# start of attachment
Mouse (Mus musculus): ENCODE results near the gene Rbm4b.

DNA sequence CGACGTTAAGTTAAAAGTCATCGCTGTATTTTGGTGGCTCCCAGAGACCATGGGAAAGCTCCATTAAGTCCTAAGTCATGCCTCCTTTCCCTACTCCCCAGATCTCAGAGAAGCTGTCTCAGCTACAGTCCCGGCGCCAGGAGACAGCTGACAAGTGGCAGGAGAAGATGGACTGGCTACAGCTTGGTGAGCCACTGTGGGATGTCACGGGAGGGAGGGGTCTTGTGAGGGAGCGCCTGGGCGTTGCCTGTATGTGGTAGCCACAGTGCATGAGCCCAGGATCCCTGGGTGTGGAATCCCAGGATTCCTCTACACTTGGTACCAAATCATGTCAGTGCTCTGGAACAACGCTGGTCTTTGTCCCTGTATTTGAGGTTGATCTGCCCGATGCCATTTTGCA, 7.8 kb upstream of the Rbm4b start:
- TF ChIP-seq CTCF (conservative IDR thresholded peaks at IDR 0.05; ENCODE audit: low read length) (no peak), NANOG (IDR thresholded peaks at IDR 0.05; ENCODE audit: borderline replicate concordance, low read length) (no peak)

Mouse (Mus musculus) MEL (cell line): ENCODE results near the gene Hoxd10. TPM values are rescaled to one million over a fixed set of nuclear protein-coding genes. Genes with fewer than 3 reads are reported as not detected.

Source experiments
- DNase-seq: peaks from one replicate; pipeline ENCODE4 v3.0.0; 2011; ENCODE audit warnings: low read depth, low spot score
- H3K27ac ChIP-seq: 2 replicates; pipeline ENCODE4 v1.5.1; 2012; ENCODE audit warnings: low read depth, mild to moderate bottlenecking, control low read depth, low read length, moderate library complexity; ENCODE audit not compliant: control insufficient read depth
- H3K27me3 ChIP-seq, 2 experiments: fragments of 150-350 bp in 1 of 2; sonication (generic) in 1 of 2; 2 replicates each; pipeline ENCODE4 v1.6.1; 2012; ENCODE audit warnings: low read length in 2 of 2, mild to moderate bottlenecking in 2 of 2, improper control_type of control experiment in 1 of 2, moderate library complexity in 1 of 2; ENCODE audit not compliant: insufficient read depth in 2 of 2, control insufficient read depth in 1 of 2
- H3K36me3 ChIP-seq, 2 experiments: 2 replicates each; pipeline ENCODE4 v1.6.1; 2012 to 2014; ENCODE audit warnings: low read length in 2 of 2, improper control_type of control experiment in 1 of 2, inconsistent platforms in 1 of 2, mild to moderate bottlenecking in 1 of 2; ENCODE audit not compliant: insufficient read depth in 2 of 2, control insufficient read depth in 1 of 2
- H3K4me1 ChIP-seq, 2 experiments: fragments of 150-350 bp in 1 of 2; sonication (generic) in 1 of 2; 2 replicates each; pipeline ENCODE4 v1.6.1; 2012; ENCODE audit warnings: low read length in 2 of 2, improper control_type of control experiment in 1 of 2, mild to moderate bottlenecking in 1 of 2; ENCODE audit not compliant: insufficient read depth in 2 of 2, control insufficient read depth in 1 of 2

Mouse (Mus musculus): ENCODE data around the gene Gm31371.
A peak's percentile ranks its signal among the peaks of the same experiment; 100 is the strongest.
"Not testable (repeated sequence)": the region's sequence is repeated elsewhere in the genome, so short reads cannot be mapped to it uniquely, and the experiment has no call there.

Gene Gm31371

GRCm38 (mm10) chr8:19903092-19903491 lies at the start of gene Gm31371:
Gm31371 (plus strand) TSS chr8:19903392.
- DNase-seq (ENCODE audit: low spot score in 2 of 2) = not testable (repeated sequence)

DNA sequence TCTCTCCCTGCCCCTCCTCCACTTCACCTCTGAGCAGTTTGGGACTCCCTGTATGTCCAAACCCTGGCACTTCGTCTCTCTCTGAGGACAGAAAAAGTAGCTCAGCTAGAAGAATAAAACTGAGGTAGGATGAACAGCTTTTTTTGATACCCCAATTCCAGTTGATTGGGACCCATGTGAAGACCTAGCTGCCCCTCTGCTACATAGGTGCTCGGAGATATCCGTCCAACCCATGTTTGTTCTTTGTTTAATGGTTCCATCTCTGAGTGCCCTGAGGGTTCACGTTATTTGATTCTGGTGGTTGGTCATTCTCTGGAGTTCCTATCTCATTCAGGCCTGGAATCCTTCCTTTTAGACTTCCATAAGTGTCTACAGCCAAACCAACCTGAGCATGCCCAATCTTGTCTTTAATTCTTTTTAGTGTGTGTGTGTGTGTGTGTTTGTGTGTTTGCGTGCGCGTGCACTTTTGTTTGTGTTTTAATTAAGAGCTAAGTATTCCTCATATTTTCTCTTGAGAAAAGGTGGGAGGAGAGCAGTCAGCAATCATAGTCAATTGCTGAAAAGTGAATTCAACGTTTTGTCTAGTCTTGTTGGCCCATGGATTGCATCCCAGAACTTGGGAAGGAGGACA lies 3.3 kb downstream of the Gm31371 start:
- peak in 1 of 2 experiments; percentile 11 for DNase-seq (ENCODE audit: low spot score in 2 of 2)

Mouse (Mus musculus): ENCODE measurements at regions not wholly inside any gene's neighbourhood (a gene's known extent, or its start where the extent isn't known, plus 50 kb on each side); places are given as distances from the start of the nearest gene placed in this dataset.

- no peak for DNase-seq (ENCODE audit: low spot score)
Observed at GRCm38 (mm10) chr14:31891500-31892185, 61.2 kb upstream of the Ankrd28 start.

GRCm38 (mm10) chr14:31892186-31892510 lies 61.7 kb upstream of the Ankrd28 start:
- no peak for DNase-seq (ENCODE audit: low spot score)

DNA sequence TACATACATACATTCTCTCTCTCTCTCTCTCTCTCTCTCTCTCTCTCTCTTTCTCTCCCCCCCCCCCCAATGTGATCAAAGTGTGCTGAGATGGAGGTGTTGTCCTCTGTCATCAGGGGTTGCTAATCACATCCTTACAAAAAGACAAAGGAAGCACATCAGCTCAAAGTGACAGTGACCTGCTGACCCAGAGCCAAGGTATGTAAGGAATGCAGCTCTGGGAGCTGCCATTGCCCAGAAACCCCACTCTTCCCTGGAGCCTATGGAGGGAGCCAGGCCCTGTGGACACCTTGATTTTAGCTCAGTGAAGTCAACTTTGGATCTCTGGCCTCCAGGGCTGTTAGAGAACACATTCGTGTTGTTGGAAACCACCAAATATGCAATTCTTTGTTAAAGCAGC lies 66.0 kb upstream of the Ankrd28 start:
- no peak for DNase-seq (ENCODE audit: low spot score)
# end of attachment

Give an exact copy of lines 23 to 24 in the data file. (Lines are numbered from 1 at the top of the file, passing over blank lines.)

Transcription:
GRCm38 (mm10) chr14:31892186-31892510 lies 61.7 kb upstream of the Ankrd28 start:
- no peak for DNase-seq (ENCODE audit: low spot score)